Does the Bible talk about intergenerational ministry? How about generational discipleship?

Is there a biblical basis for this new craze sweeping the children’s ministry and family ministry worlds?

Yes, and it is a practice that dates back to the origins of Christianity. Until recently in church history, the generations worshipped together as an intergenerational faith community.

“First century churches were multigenerational entities, with children present for worship, healings, prayer meetings, even perhaps when persecutions were perpetuated,” said Holly Allen and Christine Ross in their book, “Intergenerational Christian Formation.”

That really didn’t change until the 20th century, Allen and Ross explain, when the work of development theorists such as Jean Piaget, Lawrence Kohlberg and James Fowler began to gain popularity.

The church adapted their practices and it led to the creation of specialized ministries to connect to specific age groups.

Eventually developmentalists’ concerns were applied to the worship hour and the Sunday morning church experience began to be viewed as a time for teaching adults.

Even so, movements have arisen to help churches regain that more intergenerational feel, and today it’s a popular church trend.

It seems like everywhere you look, this idea of intergenerational or multigenerational ministry and generational discipleship is being discussed, argued and implemented.

So, what does the Bible have to say about this approach to discipleship?

Deuteronomy 6:4-9 exemplifies the work of discipleship done by parents within the home.

But it’s important to note that these instructions to share about the commandments of the Lord weren’t given to solely to parents.

In fact, when Moses shared these commands, he did so with the whole assembly of Israel, not just to the parents/caregivers that were present.

Similarly, Deuteronomy 4:9 reads, “Make them known to your children and your children’s children,” indicating there were multiple generations present when these commands were given.

The charge to “impress upon your children” the commandments of the Lord extended beyond the home and into the larger faith community.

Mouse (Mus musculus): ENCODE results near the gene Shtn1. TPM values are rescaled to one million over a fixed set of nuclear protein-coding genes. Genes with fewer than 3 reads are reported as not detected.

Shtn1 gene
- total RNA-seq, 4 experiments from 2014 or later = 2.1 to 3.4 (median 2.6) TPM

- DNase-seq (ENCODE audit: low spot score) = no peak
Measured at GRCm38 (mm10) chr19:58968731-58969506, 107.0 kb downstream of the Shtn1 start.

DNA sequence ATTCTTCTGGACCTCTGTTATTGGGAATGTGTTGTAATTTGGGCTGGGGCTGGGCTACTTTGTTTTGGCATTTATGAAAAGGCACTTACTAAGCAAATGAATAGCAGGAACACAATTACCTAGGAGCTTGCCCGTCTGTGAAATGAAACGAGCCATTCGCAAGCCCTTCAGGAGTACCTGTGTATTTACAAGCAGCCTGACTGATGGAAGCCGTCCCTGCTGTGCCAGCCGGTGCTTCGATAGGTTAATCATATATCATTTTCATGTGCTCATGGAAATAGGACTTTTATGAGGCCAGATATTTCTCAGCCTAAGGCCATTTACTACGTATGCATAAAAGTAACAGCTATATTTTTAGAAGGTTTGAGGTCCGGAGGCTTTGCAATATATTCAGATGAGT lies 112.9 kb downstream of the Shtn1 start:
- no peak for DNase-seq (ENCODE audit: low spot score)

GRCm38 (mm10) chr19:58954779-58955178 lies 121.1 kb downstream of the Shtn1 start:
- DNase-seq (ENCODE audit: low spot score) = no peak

We call that “generational discipleship.” And it’s not limited to this moment. Intergenerational community can be found throughout Scripture.

Whenever the nation of Israel would gather for special occasions, such as feasts or celebrations, the entire community – all generations – would be present.

For example, Deuteronomy 29:10-12 when Moses spoke to Israel for the final time, 2 Chronicles 20:13 when Jehoshaphat called for a fast of the entire nation, and Nehemiah 8:2-3 and 12:43 when Ezra read aloud the book of the law and the entire community celebrated together.

Again, Allen and Ross share, “In the religion of Israel, all ages were not just included, they were drawn in, assimilated, absorbed into the community with a deep sense of belonging.”

In the book of Psalms, there are references to the passing of faith from one generation to another.

These include Psalm 145:4, “One generation shall commend your works to another, and shall declare your mighty acts,” and Psalm 78 where the importance of testifying about God’s works to the next generation so they would remain in the faith and not turn away is emphasized.

In the New Testament, Jesus modeled this inclusion of all generations and specifically children throughout his ministry.

He told his followers that welcoming a child into their midst was akin to welcoming him and the one who sent him (see Matthew 10:42; Matthew 11:25-26; Matthew 18:2-6, Matthew 18:10; Matthew 19:13-14; Matthew 21:16; Mark 10:13-16; Luke 9:46-48).

In the epistles, Paul writes to the churches and asks for the letters to be read aloud to the gathered community.

In them, he specifically addresses a wide range of generations, including children (such as Ephesians 6:1-4; Colossians 3:20).

It’s safe to assume that he mentions all the generations because he expected them to be there to hear what he had to say.

Intergenerational ministry and generational discipleship are found in Scripture. The idea of having all generations interacting within a community of faith isn’t a new one.

That doesn’t mean we throw out everything we’ve learned from developmentalists or that doesn’t mean that age-appropriate ministry isn’t of any value.

What it does mean is that the normative faith practice is one where generations have the opportunity to be together and pass the faith to one another, so it would be a good idea for us to create spaces where that can happen.

I’m a firm believer that we can do both age-appropriate ministry and intergenerational ministry well in our churches instead of either/or.

Rather than pitting these two against each other, perhaps it’s time we consider how to embrace the new without rejecting the old.

This means that churches must ask regularly: How are we finding ways to engage every generation in faith conversations and relationships?

Christina Embree is director of children and family ministries at Nicholasville United Methodist Church near Lexington, Kentucky. A longer version of this article first appeared on her website, Refocus Ministry, and is used with permission. You can follow her on Twitter @EmbreeChristina.

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